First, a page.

On July 9, 1868, the Fourteenth amendment was formally introduced to the Constitution and granted citizenship to “all persons born or naturalized in the United States.” These words have as an ideal purpose that all levels of the federal government must operate within the law and provide fair conditions for all people. As a result, the states had a obligation to the public. Through the Fourteenth amendment, states were forbidden from denying any person “life, liberty, or property, without due process of law” or to “deny any person within jurisdiction the equal protection of laws.” By directly mentioning the role of the states, the Fourteenth amendment also expanded civil rights to African American slaves who had been emancipated after the American Civil War.
Campaign spending is out of control. This year alone PACs, controlled by companies, labor unions, and issue groups, had made a political expenditure of 1.7 billion dollars (OpenSecrets.org). Majority of the money was spent independently on political activities, such as advertising. For instance 54% of all money spent buy super Pac were on attack ads (Johnson, Dave) . Since these organization can spend unlimited amount of money on advertising they can control mainstream media and in turn can greatly influence the general public to vote for certain
United States brought the issue of placing limits on campaign spending before the Supreme Court for the first time (Jamie, 2014). In its ruling, the Supreme Court stated that Congress did not have the authority to regulate primary elections or political parties and thus, limitations on campaign spending were struck down. Despite the Newberry v. United States ruling, Congress amended the FCPA in 1925 to again include spending limits in federal elections as well as a ban on corporate contributions to federal elections. In 1941, United States v. Classic resulted in the Supreme Court upholding spending limits in federal elections. The Court stated that the constitutional right to vote did extend to primaries (Jamie, 2014).
Roe vs. Wade is the highly publicized Supreme Court ruling that overturned a Texas interpretation of abortion law and made abortion legal in the United States. The Roe v. Wade decision held that a woman, with her doctor, has the right to choose abortion in earlier months of pregnancy without legal restriction, and with restrictions in later months, based on the right to privacy. As a result, all state laws that limited women 's access to abortions during the first trimester of pregnancy were invalidated by this particular case. State laws limiting such access during the second trimester were upheld only when the restrictions were for the purpose of protecting the health of the pregnant woman. Roe v. Wade legalized abortion in the greater United States, which was not legal at all in many states and was limited by law in others. Prior to the case it was the state that determined the legality of abortions.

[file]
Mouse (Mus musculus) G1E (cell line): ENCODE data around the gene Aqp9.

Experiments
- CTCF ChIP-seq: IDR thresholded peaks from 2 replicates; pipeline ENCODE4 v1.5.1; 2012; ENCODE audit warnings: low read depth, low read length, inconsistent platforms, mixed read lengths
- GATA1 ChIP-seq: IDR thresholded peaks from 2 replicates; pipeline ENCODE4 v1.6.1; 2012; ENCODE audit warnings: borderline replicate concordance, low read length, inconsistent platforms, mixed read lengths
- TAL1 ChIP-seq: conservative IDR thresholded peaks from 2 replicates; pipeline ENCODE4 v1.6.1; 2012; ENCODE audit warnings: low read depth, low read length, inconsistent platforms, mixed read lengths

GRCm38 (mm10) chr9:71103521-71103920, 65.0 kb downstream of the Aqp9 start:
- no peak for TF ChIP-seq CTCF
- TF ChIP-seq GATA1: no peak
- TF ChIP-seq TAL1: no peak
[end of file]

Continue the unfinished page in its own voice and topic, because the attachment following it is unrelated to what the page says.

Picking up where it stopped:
In today’s government, there are two groups that can influence the way people vote for candidates in political races. They are known as a Super Pac and 501c4. Super Pacs are committees that became significant in 2010 after the court decision in the SpeechNow.org v. Federal Election Commission (Super Pacs). A 501c4 is referred as “social welfare” groups. Their primary focus is to promote social welfare causes (Sullivan). These groups are two way candidates and politicians can gain donations for their candidacy. Lately, these two group have caused some controversy in the government, but it is very certain that 501c4s are the most controversial when comparing it to Super Pacs.
The Equal Rights Amendment (ERA) was a proposed amendment to the United States Constitution designed to guarantee equal rights for women. The ERA was originally written by Alice Paul and Crystal Eastman. In 1923, it was introduced in the Congress for the first time. The ERA has always been highly controversial regarding the meaning of equality for women. Middle-class women generally were supportive. Those speaking for the working class were strongly opposed, arguing that employed women needed special protections regarding working conditions and hours. In 1972, it passed both houses of Congress and was submitted to the state legislatures for ratification. It seemed headed for quick approval until Phyllis Schlafly mobilized conservative women
America is known by many to be the best countries in the world but there are still many things that stand in the way of the american dream (Stealing From America). One of these things is corporate lobbyist. These people have slowly taken over american democracy with pay to play corruption and giant lobbying teams (The Atlantic). Nowadays unions and protest have been much less successful in stopping the behemoth that is a corporate lobbying team(Secular Talk). Corporation will continue to grow wealth inequality in america if we do nothing about it.